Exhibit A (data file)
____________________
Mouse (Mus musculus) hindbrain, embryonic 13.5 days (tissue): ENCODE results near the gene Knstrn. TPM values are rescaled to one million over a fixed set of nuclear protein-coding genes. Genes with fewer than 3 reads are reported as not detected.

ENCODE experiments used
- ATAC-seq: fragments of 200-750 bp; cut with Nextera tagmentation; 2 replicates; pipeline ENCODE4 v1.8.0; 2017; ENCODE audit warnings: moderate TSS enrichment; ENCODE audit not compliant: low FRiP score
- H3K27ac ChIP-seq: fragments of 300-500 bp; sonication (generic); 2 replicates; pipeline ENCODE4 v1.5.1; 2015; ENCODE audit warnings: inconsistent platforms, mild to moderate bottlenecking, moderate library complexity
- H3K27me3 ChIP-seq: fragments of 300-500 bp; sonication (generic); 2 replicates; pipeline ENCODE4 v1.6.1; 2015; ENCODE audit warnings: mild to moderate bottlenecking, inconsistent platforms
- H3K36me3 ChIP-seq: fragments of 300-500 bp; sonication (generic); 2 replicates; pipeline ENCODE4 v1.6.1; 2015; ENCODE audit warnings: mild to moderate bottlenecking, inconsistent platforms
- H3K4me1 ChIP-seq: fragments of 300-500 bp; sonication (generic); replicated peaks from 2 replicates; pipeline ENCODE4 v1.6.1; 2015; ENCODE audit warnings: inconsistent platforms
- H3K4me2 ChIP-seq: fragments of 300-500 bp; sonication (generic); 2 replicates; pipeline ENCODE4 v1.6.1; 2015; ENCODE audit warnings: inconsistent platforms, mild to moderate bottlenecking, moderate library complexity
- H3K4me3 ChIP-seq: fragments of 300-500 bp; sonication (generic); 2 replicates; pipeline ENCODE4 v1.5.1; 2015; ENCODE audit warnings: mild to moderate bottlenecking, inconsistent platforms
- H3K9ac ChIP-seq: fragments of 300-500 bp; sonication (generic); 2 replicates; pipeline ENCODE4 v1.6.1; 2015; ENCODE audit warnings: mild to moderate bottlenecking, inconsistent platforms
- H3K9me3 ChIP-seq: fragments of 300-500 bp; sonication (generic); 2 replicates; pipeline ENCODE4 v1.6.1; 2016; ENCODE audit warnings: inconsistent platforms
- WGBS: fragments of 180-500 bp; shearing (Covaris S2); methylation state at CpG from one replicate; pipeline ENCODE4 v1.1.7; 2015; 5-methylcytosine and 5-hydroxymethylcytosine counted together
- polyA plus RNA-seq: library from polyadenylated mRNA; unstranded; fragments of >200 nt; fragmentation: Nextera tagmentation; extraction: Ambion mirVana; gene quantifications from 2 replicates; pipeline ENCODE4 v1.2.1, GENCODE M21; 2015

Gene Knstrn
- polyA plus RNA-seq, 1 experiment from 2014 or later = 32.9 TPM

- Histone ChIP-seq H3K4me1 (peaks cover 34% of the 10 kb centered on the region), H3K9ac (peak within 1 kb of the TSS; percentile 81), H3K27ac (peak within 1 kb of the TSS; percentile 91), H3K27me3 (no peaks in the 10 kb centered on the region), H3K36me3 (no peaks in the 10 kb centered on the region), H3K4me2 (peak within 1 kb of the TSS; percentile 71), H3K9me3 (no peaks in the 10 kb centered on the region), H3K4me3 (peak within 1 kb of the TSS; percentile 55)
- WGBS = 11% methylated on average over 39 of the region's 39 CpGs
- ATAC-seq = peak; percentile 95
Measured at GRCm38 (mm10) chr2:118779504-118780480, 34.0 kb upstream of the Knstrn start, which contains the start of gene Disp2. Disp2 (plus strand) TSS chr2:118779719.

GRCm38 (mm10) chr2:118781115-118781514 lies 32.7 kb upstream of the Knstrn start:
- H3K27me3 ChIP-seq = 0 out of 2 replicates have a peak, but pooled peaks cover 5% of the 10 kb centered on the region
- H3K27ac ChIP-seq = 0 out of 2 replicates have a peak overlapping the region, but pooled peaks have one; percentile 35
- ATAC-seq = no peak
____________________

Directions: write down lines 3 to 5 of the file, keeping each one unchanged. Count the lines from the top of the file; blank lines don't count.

- ATAC-seq: fragments of 200-750 bp; cut with Nextera tagmentation; 2 replicates; pipeline ENCODE4 v1.8.0; 2017; ENCODE audit warnings: moderate TSS enrichment; ENCODE audit not compliant: low FRiP score
- H3K27ac ChIP-seq: fragments of 300-500 bp; sonication (generic); 2 replicates; pipeline ENCODE4 v1.5.1; 2015; ENCODE audit warnings: inconsistent platforms, mild to moderate bottlenecking, moderate library complexity
- H3K27me3 ChIP-seq: fragments of 300-500 bp; sonication (generic); 2 replicates; pipeline ENCODE4 v1.6.1; 2015; ENCODE audit warnings: mild to moderate bottlenecking, inconsistent platforms